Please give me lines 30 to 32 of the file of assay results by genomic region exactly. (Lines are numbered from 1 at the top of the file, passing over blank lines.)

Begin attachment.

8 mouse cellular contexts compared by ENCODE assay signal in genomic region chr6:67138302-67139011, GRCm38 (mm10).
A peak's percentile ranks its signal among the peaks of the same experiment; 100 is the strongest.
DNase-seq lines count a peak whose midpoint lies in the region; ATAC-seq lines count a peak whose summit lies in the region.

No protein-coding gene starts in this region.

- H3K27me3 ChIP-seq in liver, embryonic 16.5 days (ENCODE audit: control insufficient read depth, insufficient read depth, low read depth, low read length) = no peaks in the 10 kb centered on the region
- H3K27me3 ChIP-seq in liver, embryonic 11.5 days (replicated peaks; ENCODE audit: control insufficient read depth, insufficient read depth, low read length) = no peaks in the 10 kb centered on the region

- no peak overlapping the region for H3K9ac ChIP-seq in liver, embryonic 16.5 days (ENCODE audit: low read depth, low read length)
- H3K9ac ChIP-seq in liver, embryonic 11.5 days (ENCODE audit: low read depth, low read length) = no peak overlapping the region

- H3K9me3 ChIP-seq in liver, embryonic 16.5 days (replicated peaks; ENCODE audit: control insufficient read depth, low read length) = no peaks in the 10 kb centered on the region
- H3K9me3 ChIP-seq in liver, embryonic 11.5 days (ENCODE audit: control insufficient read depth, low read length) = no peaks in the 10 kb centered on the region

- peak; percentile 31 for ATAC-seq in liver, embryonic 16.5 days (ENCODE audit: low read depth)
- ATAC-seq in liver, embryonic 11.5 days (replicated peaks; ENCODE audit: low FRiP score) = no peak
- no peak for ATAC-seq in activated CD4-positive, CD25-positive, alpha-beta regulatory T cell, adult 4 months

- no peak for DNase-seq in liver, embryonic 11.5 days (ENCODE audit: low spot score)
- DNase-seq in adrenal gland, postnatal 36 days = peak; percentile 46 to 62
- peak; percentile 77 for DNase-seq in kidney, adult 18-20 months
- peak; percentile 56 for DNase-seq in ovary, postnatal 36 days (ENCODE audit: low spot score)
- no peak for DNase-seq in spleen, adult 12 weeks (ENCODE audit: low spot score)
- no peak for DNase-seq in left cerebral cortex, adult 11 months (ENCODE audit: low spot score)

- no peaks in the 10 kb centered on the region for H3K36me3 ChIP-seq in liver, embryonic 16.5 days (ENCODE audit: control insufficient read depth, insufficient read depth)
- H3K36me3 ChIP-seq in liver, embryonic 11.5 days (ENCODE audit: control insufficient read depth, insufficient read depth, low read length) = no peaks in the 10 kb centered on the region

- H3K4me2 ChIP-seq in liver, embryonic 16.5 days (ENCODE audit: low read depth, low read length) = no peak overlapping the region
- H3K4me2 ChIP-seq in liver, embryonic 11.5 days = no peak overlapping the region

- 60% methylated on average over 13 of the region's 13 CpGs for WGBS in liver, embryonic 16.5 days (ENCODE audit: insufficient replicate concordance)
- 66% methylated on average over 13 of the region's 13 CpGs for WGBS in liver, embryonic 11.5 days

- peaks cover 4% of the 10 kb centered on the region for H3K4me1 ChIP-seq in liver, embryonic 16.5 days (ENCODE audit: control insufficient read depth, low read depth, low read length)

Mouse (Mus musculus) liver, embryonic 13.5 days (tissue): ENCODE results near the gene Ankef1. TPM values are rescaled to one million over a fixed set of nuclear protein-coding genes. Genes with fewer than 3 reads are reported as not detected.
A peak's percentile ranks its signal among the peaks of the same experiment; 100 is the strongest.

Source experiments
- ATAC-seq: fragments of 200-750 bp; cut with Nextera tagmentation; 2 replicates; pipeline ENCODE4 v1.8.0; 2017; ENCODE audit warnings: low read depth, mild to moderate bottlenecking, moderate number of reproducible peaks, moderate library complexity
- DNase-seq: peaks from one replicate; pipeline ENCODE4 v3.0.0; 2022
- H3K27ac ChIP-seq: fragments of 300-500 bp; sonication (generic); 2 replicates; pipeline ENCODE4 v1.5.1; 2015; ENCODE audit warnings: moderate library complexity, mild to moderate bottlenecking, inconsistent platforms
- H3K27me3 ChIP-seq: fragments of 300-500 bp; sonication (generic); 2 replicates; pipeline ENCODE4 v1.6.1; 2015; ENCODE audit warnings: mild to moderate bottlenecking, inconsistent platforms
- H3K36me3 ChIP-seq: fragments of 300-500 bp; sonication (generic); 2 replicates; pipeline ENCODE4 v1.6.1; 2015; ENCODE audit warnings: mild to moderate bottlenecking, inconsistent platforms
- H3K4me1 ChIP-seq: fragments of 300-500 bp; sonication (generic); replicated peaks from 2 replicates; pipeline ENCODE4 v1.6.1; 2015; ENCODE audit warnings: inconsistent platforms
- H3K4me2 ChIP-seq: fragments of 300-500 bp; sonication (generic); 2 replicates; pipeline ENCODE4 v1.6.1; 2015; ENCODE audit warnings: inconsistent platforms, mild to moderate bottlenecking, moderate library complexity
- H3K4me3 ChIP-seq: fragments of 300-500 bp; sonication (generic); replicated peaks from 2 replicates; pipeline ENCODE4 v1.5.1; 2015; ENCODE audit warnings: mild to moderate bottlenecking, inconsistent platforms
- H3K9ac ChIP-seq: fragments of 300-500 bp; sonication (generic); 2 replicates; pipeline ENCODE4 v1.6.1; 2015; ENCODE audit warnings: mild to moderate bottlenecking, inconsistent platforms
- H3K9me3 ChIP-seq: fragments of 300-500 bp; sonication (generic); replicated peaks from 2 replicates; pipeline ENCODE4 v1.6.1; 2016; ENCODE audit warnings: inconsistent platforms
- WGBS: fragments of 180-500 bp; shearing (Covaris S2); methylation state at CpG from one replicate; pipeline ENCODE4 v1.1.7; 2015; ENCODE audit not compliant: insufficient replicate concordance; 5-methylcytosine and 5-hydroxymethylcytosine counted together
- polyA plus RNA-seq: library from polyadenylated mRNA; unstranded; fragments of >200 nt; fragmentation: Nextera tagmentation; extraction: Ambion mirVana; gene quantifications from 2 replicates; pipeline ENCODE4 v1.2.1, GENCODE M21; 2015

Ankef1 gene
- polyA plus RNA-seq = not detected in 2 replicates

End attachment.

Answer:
- ATAC-seq: fragments of 200-750 bp; cut with Nextera tagmentation; 2 replicates; pipeline ENCODE4 v1.8.0; 2017; ENCODE audit warnings: low read depth, mild to moderate bottlenecking, moderate number of reproducible peaks, moderate library complexity
- DNase-seq: peaks from one replicate; pipeline ENCODE4 v3.0.0; 2022
- H3K27ac ChIP-seq: fragments of 300-500 bp; sonication (generic); 2 replicates; pipeline ENCODE4 v1.5.1; 2015; ENCODE audit warnings: moderate library complexity, mild to moderate bottlenecking, inconsistent platforms